The unhappy new normal in the Middle East

The deadly attack in Tel Aviv on Wednesday, which claimed the lives of four Israelis and wounded several others, presages what could be a long hot summer between Israelis and Palestinians.

But the challenge goes deeper than just the immediate threat of summer violence. Indeed, a number of factors are emerging to create what could be the new Israeli-Palestinian normal -- one in which a highly functional Israeli state interacts with two separate, highly dysfunctional and weak Palestinian polities in the West Bank and Gaza.

This new status quo will be marked at times by competition and violence and at others by cooperation and coordination. Sadly, it is a road that at least for now promises not a solution to the Israeli-Palestinian conflict, but to a series of pretty unhappy outcomes.

Several new factors define the new normal.

First, the attack in Tel Aviv appears to have been intended as a mass casualty assault with firearms, and could signal the beginning of a new trend in Palestinian terror. Of the attacks since September 2015, more than half -- 151 -- were knifings, according to the Israeli government. There were also 92 attacks using firearms, and 43 using vehicles.

Although Hamas praised the attack, it did not claim responsibility. But it many respects that may not matter. The bloodiest terror attack on U.S. soil since 9/11 -- the killings in San Bernardino -- was inspired but not directed by ISIS.

In the Tel Aviv attack, two people identified as Palestinians in their 20s from a village in the southern West Bank opened fire in the Sarona Market. Both Israeli Defense Forces and Shin Bet sources say they are concerned that new terror cells along these lines may be forming in the West Bank to carry out similar attacks.

Second, the recent addition to Prime Minister Benjamin Netanyahu's government of Avigdor Liberman as defense minister will create additional pressures on what is now arguably the most right-wing government in Israel's history. Netanyahu will still make the final decisions, but the motivation to get tougher -- particularly in the face of new terror attacks -- will inevitably rise.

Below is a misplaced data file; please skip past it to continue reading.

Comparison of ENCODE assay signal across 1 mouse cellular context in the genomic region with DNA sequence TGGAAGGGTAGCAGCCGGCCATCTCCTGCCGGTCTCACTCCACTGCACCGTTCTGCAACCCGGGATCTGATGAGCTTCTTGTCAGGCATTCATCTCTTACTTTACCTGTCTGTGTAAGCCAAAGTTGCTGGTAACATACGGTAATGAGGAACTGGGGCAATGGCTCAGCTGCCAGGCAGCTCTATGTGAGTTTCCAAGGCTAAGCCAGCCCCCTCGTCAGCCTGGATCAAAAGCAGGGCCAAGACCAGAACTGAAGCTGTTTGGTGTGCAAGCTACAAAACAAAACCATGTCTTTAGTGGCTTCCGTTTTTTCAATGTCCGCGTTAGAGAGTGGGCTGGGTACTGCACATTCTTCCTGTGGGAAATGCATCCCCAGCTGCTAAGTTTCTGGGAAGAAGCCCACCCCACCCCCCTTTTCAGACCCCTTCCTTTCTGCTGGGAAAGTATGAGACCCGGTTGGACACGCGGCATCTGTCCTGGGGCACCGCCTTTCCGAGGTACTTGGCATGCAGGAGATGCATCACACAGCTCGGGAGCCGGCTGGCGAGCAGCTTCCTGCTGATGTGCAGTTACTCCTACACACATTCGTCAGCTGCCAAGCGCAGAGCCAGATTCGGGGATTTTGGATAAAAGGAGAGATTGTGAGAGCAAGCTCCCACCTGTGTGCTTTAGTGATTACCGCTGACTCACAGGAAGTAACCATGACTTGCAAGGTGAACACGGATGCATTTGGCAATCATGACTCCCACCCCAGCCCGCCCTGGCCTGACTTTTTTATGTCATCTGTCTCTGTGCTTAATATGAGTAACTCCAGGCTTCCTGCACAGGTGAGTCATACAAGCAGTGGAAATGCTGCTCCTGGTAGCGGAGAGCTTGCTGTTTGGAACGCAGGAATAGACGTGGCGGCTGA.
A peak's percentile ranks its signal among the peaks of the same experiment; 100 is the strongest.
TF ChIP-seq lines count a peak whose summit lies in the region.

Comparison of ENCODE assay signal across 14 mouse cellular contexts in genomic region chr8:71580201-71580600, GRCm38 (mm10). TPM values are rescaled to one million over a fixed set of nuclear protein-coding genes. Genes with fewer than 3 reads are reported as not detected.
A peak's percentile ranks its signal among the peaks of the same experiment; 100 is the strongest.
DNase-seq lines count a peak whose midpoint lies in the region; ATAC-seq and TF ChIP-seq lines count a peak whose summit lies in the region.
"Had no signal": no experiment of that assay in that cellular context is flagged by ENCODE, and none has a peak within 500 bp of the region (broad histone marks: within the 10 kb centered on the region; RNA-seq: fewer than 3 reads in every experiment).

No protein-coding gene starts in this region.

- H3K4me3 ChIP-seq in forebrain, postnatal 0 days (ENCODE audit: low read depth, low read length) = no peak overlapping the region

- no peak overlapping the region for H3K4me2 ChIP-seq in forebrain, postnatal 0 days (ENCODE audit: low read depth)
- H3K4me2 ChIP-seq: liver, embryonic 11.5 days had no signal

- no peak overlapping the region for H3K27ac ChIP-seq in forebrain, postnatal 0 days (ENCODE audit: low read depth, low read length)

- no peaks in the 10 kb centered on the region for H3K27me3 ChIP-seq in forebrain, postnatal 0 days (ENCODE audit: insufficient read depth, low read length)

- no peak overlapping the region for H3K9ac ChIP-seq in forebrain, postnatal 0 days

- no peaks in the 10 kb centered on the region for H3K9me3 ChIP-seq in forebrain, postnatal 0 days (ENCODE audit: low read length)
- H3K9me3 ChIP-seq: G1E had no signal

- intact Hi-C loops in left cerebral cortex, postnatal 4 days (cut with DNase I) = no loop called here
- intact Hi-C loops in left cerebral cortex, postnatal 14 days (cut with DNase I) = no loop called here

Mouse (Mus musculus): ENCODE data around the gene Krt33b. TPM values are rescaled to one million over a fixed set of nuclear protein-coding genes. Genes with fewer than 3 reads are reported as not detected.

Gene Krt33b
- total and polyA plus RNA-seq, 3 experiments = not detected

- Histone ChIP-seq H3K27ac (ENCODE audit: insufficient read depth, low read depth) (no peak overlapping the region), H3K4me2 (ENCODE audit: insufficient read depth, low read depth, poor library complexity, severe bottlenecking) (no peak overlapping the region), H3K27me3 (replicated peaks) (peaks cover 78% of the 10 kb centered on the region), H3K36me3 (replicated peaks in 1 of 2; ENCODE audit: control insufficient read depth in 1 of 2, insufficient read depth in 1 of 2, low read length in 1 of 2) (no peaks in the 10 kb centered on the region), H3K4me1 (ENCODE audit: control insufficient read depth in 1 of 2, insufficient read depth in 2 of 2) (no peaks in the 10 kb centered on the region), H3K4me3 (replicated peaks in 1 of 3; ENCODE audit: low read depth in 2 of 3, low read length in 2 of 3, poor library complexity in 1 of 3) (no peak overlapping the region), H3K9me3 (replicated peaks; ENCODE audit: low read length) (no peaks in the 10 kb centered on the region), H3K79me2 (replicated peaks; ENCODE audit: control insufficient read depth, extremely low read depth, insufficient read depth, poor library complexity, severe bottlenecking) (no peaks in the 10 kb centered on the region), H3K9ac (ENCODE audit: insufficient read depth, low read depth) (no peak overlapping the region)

The Israeli response so far has already been tough, but could easily become much harsher. The West Bank has been sealed off for the next several days; 83,000 Ramadan and family visit travel permits have been suspended; and the West Bank city of Yatta has been blocked off.

Liberman, meanwhile, will have to balance his own need to be tough (he was a bitter critic of what he believed was the weak response to the Gaza conflict in 2014) with his desire not to overact and make the situation on the ground worse by undermining Israeli-Palestinian security cooperation.

Third, the Palestinian Authority has no good options and is drifting. Authority President Mahmoud Abbas has an interest in maintaining security cooperation. But not at the expense being perceived as Israel's policeman on the West Bank. The harsher Israel's security measures become the more tenuous his position will become. The truth is, though, his condemnation of the Tel Aviv attack -- quite detached and general -- will satisfy nobody, particularly compared with Hamas' praise for the operation.

Meanwhile, Abbas' international campaign to gain recognition for Palestinian statehood has stalled and he is reportedly suspicious about new contacts between Israel and the Arabs states. So reports that he will be meeting with Hamas political leader Khalid Meshaal in Qatar soon do not come as any surprise. Real unity between Fatah and Hamas is magical thinking. But it plays well for Abbas domestically.

Fourth, the other potential flashpoint, of course, is the possibility of another serious escalation between Israel and Hamas over Gaza. Three such confrontations in the past eight years -- 2008/09; 2012; 2014 -- do not inspire confidence regarding the various sides' ability to avoid another. Indeed, Hamas's dedication to resistance against Israel; a deteriorating economic situation in Gaza; Israel's blockade of the strip; more Hamas tunneling along the border into Israel; and no prospect of Hamas buying into diplomacy -- all make another confrontation seemingly inevitable.

Defense Minister Liberman has, for his part, talked tough about destroying Hamas. Yet for now, it's unclear what benefits a confrontation would have for Israel or Hamas at the moment.

Ultimately, the latest incident has taken place against the backdrop of this stark reality -- rarely, has there been a period in the past decade or more where the prospects of a credible peace process, let alone a solution, have seemed so gloomy.

The Americans are caught up in their election; the French initiative has fizzled in Paris; the Arabs are preoccupied with their own internal problems and with Iran and Sunni jihadis. And while Egypt has flirted with some sort of regional meeting involving Netanyahu and Abbas, it's hard to see where such a meeting would lead, given the enormous gaps on the big issues between Israelis and Palestinians.

With no possibility of a political solution, and with a distracted international community, Israelis and Palestinians will be left to cope with the new normal by themselves. And if history is any guide, the outcome is certain to be an unhappy one.

Aaron David Miller is a vice president and distinguished scholar at the Woodrow Wilson International Center for Scholars and author of The End of Greatness: Why America Can't Have (and Doesn't Want) Another Great President. Miller was a Middle East negotiator in Democratic and Republican administrations. The opinions expressed in this commentary are his.

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